Nigeria Turning Into Islamic Country – Owojaiye

By Zacham Sambo, Abuja

A fearless evangelist based in Kaduna, Northwestern Nigeria, Mathew Owojaiye, said Nigeria is being gradually turned into an Islamic country.

The constitution of Nigeria stipulates that the country shall not adopt a particular religion either in policies and association but shall remained circular.

But speaking during the service of songs organised in honour of late secretary, Christian Association of Nigeria (CAN), held at the National Ecumenical Centre also known as National Christian Centre, Abuja on Tuesday, Owojaiye conceded there is secret jihad everywhere in the country.

While arguing that there were evidence of jihad in most parts of the country especially in areas occupied by Christians in the middlebelt and Northeastern part of Nigeria, Owojaiye succinctly: “We see evidence of stealth jihad everywhere.”

He disclosed: “Nigeria is being gradually turned into an Islamic country. Nigeria is bedeviled with myriads (millions) of problems. The church that is supposed to represent heaven and put things in order needs to be put in order,” the clergy man said.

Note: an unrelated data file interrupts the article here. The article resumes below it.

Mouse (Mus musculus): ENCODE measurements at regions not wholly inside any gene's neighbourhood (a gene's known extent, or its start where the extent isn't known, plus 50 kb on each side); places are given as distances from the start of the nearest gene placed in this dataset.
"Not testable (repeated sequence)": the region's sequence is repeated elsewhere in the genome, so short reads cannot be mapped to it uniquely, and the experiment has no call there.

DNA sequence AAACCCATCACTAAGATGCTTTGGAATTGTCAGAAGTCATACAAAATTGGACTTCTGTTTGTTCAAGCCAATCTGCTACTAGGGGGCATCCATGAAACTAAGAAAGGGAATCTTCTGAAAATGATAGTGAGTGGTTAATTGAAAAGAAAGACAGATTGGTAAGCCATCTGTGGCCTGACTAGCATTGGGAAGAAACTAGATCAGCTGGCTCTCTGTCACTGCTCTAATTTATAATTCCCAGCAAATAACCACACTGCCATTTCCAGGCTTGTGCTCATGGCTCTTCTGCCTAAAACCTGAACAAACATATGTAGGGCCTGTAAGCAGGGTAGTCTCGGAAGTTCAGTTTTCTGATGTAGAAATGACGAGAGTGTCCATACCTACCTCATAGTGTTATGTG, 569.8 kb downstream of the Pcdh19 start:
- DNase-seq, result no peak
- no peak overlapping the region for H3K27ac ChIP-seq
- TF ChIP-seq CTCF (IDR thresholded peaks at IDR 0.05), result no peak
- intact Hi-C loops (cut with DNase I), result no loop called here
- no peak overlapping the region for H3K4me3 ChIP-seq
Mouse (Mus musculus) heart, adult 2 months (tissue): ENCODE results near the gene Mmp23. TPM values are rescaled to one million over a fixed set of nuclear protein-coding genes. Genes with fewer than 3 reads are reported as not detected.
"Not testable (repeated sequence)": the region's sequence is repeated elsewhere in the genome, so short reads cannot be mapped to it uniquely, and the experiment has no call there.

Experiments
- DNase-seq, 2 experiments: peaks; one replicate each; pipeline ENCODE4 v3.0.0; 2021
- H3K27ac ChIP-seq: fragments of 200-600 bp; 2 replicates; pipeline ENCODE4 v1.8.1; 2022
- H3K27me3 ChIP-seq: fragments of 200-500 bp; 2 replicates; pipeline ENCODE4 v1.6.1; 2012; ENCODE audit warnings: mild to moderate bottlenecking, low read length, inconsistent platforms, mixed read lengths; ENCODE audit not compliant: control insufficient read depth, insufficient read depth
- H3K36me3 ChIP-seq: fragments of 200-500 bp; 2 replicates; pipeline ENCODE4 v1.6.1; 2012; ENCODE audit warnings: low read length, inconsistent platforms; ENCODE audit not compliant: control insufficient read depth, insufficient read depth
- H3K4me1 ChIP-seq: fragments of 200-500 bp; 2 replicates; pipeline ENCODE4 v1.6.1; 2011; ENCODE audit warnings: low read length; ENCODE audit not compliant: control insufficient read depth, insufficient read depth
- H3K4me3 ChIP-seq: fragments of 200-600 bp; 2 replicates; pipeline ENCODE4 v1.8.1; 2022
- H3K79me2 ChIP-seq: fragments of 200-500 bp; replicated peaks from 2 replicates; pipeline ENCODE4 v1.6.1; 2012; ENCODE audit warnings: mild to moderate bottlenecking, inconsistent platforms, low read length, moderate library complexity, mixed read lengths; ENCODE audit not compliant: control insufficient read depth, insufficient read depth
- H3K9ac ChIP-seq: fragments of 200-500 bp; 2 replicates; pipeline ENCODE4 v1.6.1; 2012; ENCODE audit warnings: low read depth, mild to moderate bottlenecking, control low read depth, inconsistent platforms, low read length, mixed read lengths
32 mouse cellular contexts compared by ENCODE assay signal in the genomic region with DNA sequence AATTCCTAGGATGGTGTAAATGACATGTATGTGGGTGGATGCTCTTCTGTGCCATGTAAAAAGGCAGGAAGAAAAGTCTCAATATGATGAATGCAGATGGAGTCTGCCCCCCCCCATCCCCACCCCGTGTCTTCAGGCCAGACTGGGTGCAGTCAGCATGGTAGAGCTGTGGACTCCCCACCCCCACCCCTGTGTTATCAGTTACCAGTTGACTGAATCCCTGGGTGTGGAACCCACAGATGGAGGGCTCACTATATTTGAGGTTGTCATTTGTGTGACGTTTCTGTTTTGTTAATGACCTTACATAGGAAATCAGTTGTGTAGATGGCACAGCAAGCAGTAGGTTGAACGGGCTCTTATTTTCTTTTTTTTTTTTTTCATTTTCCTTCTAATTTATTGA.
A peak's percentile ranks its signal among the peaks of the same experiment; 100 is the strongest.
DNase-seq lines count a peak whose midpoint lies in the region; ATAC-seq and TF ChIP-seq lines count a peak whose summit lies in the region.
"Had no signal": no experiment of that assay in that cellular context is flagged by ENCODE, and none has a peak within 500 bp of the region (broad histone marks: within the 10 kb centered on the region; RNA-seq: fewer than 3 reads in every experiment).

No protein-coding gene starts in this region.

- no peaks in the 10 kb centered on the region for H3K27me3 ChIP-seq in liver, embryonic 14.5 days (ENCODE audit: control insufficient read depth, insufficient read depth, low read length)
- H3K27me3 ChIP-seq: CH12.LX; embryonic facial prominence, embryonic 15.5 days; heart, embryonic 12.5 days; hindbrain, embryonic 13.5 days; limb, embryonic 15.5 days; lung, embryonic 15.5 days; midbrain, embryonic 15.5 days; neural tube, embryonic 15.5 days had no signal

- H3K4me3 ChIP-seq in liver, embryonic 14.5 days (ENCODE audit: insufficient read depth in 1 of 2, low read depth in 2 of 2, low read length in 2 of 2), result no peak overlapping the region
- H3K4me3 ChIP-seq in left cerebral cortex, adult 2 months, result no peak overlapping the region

“We are facing a hostile environment nay a hostile government,” the evangelist said adding, “Christian areas in the middle belt and in the North East are being battered.”

“Villages and farms are ransacked and burnt down,” he said. “Children, women are brutally murdered.”

“Either the government does not have political will to stop it or the murderers are the agents of government,” the fearless evangelist disclosed further.

While backing his prepared sermon as an unpolemical, Owojaiye said: “We see evidence of stealth jihad everywhere.”

“We belong to several islamic organization. Appointments, developmental project and government policies are skewed to favour Muslims.

“It is either our Christian politicians (who should protect our interest) have been compromise or too afraid to speak. In the words of Martin Luther Jr. “If the church does not recapture its prophetic zeal, it will become an irrelevant social club without moral or spiritual authority.”

“Men and brethren, I am performing a task that none of us would want to do,” Owojaiye said, expressing sadness over the demise of a younger clergy man, Rev Asake.

“To be burying those who should bury us is an embarrassment,” he added. “I am wondering why a mad man like me should be chosen to deliver a massage at a time like this.”



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